Acid rain causes acidification of bodies of water such as lakes and streams. It can also contribute to damage to trees at high elevations and forest soils. Also, the decay of buildings is accelerated, as paint and building materials are eaten away by acid rain. Statues and monuments are susceptible to the damage done by acid rain, resulting in damage to their finish.
Acid rain is a contributing factor to the slow growth of forests. Scientists have noted this phenomenon after observing brown leaves and needles from trees that should be green and healthy. In more extreme cases, entire portions of forests have died off with no apparent explanation. After years of research, it has been determined that acid rain is the cause for these conditions observed in higher elevation forests in the United States. Areas such as the Appalachian Mountains from Maine to Georgia have been affected by acid rain. Specifically, the Great Smoky Mountain and Shenandoah National Parks have been greatly impacted.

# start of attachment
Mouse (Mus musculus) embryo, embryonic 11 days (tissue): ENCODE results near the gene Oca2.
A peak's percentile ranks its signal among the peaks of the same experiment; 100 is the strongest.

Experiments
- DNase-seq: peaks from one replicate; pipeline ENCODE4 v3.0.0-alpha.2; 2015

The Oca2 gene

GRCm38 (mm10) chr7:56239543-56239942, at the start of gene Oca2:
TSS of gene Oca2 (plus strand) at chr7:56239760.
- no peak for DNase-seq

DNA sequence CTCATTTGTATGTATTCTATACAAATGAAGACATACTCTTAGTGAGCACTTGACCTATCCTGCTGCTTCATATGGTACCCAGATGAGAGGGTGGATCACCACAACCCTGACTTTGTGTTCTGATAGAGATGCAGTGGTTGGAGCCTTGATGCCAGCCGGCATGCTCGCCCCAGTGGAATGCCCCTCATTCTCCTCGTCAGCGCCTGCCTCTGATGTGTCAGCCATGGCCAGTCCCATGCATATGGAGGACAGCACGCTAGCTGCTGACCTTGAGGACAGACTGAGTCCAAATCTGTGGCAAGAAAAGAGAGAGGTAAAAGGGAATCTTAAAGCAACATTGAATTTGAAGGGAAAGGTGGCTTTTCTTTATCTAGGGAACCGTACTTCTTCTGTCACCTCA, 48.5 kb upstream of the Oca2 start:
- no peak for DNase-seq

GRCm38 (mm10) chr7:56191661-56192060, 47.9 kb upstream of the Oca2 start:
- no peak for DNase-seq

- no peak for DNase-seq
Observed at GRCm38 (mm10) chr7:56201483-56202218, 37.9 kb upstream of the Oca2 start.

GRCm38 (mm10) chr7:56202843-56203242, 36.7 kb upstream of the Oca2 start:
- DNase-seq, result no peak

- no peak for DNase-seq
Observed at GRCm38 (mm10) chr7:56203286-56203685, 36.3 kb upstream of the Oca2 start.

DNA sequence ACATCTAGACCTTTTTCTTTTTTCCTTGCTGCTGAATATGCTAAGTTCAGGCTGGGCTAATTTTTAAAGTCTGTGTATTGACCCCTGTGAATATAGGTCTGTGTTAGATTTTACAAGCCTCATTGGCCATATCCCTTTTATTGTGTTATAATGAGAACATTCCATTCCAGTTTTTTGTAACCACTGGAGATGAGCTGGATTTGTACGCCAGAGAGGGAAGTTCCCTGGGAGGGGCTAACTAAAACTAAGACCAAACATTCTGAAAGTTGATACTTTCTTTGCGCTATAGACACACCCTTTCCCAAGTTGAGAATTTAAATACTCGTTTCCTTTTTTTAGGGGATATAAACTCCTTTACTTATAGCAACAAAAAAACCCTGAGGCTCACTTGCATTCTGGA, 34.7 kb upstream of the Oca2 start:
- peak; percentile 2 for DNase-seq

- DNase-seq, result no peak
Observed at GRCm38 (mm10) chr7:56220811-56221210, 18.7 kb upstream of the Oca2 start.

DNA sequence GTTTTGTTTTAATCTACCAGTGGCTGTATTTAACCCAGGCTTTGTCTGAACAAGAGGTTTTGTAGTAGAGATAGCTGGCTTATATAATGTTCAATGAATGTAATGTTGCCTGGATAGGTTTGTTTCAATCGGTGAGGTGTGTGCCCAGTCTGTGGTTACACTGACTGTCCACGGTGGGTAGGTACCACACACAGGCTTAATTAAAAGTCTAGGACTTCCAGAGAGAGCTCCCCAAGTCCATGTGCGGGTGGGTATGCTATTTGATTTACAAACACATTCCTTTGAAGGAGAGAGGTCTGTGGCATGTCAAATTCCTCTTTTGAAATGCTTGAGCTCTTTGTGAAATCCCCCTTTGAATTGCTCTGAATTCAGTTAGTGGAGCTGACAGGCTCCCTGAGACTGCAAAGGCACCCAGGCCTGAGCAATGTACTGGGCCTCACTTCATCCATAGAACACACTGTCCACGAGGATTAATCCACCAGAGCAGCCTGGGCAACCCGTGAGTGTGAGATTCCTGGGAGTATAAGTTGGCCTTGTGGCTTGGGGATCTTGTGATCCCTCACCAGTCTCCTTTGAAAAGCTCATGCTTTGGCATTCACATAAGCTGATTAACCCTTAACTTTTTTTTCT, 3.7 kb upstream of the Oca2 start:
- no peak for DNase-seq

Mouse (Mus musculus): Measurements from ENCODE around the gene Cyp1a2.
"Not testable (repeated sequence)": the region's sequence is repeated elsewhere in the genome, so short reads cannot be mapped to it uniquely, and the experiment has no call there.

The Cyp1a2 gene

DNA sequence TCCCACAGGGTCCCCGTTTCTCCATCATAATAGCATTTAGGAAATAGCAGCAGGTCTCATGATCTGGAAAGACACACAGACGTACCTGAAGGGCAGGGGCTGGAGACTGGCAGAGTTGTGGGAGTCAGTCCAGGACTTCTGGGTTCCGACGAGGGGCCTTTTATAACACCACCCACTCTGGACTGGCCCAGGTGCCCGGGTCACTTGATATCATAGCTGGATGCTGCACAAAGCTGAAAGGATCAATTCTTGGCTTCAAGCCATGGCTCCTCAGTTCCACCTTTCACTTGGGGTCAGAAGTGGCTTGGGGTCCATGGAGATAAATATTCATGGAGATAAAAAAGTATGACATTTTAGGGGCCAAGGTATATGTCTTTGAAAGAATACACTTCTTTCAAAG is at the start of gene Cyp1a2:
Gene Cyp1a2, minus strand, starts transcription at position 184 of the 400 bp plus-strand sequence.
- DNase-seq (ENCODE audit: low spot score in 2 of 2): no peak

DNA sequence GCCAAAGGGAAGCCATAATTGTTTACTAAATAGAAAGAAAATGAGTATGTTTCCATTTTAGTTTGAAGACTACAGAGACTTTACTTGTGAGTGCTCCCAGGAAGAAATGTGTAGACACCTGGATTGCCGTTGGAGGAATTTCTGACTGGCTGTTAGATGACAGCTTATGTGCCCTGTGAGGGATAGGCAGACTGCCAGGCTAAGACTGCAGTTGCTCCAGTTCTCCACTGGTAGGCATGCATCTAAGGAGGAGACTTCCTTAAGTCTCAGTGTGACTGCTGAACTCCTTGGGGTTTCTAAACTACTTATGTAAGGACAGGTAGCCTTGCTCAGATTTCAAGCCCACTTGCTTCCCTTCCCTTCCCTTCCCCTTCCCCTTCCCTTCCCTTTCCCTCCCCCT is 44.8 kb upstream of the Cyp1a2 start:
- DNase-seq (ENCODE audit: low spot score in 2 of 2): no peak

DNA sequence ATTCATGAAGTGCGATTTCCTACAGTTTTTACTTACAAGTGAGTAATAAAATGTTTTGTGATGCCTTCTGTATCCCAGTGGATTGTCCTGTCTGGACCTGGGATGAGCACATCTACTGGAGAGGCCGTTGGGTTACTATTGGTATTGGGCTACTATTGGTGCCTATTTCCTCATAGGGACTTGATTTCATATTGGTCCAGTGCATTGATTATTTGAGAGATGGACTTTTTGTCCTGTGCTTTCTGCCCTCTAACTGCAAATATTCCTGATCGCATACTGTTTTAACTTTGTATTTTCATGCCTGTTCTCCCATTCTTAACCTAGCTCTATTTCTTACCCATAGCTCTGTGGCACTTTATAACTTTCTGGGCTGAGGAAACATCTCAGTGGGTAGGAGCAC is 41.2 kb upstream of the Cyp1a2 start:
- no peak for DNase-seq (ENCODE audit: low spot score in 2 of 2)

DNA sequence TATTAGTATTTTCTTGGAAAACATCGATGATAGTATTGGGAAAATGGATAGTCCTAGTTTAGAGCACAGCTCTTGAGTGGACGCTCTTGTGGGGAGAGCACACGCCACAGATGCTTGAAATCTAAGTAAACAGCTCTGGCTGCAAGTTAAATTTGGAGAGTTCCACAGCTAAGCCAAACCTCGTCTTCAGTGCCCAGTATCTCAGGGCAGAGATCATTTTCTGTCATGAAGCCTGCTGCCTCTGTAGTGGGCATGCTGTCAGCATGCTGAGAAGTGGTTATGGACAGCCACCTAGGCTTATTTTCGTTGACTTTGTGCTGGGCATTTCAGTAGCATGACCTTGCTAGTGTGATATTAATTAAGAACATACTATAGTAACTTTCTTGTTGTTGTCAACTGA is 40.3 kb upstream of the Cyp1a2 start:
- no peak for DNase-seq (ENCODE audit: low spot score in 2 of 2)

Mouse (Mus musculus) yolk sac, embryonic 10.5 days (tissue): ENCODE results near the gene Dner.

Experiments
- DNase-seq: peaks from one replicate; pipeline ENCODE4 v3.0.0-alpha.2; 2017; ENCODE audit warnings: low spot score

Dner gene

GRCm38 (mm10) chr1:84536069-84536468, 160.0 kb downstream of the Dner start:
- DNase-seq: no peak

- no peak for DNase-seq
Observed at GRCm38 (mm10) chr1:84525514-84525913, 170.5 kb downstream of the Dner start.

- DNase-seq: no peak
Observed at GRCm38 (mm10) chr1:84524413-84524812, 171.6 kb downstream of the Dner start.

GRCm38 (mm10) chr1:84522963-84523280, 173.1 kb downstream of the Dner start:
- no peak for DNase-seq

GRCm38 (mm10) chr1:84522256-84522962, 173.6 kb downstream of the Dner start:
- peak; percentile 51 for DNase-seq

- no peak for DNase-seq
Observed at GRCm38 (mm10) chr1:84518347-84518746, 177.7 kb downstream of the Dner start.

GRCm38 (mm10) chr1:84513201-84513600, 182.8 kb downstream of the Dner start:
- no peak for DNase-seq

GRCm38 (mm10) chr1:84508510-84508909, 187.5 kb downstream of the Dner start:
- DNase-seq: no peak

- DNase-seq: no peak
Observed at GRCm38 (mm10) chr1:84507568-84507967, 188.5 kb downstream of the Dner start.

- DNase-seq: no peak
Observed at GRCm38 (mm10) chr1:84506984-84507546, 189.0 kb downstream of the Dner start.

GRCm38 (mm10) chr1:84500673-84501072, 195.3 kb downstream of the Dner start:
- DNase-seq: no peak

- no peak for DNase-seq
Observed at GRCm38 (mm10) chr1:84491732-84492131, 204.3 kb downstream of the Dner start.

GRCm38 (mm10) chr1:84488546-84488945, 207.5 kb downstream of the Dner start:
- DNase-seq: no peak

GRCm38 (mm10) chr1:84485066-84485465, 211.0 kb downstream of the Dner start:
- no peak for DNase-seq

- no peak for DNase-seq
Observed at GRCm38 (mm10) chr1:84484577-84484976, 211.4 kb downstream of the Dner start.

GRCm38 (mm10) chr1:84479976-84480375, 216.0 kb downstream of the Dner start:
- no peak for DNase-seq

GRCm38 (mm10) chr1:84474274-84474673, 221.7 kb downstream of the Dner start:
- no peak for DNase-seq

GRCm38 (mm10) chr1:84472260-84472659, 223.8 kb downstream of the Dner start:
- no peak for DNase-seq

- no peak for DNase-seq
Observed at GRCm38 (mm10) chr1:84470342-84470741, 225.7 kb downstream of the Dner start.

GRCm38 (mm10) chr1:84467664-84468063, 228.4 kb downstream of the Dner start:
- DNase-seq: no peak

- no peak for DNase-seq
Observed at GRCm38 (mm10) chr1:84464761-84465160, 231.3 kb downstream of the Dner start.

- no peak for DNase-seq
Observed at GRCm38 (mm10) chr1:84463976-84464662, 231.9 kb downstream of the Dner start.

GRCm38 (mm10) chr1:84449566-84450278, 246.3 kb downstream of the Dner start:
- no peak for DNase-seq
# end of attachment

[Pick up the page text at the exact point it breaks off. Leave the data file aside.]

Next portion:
Acid rain does not immediately kill trees. It will likely damage the tree by weakening its leaves and harming the tree's capacity for absorbing nutrients.
Acid rain is not the only cause for these conditions. However, when combined with factors such as pollutants, insects, disease and drought, acid rain contributes to stressing these certain conditions.